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Art Critique

Paul Gauguin: Teha'amana

Paul Gauguin: Teha'amana, 1891

Vincent Van Gogh: The Starry Night

Vincent Van Gogh: The Starry Night, 1889

Paul Cézanne: Still Life with Watermelon

Paul Cézanne: Still Life with Watermelon,
1906

Claude Monet: Water Lillies

Claude Monet: Water Lillies, 1914

Once upon a time, art was mainly created to pay tribute to a god, tell a story or to decorate, and it’s meaning was obvious to the members of the culture. During the last two centuries, visual art of even the remotest cultures has traveled all over the world, art forms have influenced and developed in so many new directions, that it would be arrogant to demand that we ought to understood it all without introduction. Art critics, art historians, curators and artists are supposed to enlighten and inform us, but unfortunately, eye-opening introductions are not too common. Instead of communicating, those experts often fill our heads with complicated, trendy jargon that confuses and intimidates us enough to be too scared to ask questions.

Subjective stuff

But to be fair to the interpreters of art, translating visual art into words isn't easy. Most art works have more than one meaning and much is to be “read between the lines”. The fact that a work of art looks and means a different thing to me than to you, makes it even more confusing. Art is not objective, and the condition that it can be seen in different ways is fascinating - but it’s also a real challenge to anyone trying to explain a piece of art, without misleading or spoiling it for other viewers. Some works just appeal to us and we don’t necessarily need to figure out why we enjoy them. Other pieces seem strange, without a theme or a recognizable pattern, without…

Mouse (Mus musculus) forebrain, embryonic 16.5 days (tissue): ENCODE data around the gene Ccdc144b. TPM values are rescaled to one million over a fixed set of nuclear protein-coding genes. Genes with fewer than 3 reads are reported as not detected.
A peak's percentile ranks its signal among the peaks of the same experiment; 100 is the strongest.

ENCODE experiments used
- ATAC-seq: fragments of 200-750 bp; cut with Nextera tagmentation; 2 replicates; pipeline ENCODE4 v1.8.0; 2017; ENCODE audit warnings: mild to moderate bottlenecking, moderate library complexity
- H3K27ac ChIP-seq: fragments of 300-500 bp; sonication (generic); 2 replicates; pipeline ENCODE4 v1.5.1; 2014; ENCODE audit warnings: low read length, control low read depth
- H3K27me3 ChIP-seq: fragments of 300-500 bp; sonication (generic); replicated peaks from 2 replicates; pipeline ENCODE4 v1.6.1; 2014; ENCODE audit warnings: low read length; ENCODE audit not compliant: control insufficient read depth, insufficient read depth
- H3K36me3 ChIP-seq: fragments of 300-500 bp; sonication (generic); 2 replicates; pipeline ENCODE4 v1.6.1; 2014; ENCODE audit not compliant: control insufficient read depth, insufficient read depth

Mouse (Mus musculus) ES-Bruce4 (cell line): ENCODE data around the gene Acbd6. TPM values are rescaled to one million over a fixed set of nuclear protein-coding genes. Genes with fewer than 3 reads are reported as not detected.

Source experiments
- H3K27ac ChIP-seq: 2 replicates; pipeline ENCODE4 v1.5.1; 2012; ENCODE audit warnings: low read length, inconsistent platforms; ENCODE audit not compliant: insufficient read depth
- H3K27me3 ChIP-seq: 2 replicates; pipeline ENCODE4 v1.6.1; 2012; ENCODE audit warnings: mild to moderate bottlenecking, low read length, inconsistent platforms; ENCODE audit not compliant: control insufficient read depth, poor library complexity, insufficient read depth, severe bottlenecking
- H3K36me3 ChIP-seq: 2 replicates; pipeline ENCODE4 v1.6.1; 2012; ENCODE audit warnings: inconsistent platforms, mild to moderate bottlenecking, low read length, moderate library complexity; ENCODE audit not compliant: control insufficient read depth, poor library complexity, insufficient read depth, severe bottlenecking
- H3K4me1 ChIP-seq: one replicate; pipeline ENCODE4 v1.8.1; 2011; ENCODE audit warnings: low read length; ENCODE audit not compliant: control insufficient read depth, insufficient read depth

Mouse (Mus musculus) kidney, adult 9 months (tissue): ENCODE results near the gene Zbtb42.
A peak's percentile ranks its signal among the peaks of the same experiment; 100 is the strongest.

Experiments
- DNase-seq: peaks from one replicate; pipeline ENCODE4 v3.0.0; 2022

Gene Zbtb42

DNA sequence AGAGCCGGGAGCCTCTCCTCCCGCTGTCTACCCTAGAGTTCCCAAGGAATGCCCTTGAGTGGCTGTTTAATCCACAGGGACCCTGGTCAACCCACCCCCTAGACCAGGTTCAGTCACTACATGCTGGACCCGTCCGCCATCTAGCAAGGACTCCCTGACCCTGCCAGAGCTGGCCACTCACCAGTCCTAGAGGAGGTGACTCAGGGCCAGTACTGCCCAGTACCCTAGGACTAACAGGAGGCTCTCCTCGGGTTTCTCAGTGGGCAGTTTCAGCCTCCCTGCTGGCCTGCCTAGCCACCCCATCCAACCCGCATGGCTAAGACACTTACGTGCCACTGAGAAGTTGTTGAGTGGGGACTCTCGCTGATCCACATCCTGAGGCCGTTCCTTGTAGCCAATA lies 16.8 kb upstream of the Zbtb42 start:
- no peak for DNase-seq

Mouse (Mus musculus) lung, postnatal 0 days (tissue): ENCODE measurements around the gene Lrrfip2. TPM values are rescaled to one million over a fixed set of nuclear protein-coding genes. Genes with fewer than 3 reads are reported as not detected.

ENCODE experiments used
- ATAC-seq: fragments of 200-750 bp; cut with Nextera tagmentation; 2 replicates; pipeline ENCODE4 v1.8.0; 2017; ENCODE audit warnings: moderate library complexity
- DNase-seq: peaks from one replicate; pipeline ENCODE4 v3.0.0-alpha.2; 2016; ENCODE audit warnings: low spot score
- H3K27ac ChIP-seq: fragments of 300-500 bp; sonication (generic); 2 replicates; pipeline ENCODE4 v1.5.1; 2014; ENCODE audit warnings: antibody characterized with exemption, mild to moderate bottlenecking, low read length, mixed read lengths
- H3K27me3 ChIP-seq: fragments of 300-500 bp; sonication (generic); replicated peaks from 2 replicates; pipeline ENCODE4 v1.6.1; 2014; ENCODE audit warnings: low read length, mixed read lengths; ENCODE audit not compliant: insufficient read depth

....here we go, listing all the things that we cannot find, and this is precisely why we don’t like a piece of art: we can’t find what we expect, know or understand. But often, works like these can open up a new perspective, if we take a little time to let them speak to us.

Finding the evidence

The best approach to unfamiliar or challenging works is positive critique: trying to find out "what is there" by going close, stepping back, looking again and if possible, asking the artist what was intended. Of course it’s much easier to lament over what is not there, and this is probably where the term “art critique” originated.

Prominent art critics of all ages have taken great pride in verbally ripping works and artists apart, impressing the public with their authority and knowledge - only to be proved wrong a few years later, when the shunned works have become recognized as new masterpieces. Many of the great heroes of art weren't accepted in their lifetime. Cézanne, Van Gogh, Monet and Gauguin were either not known or ridiculed by the critics and curators, while they quietly changed the course of art history.

Destructive influences

Unlike positive critique, negative judgment can do a lot of harm to artists, and we have to ask ourselves, why some critics/historians and unfortunately also fellow artists indulge in it. The obvious answer is of course: competition. Trendy art critics jealously defend the champions of the current fashion, and many artists can’t see beyond their own perception, regardless of the true nature of art, which is to reflect, demonstrate and celebrate our cultural and individual differences.

What’s new?

Some artists develop their ideas and techniques together, communicating about their explorations and discoveries, and there are always some who go their own way in solitude. But however they go about it, it usually takes them a few years to develop their work. Yet the public is demanding a brand-new experience every time they go to an exhibition opening. Fair enough, but instead of expecting something new at first sight, we should look deeper, ask more questions, and take an interest in the development of the artists working in our community. This would encourage artistic growth, progress of thought and technique for the artists, and better information and appreciation of art for the public.

Judith Kunzlé

 

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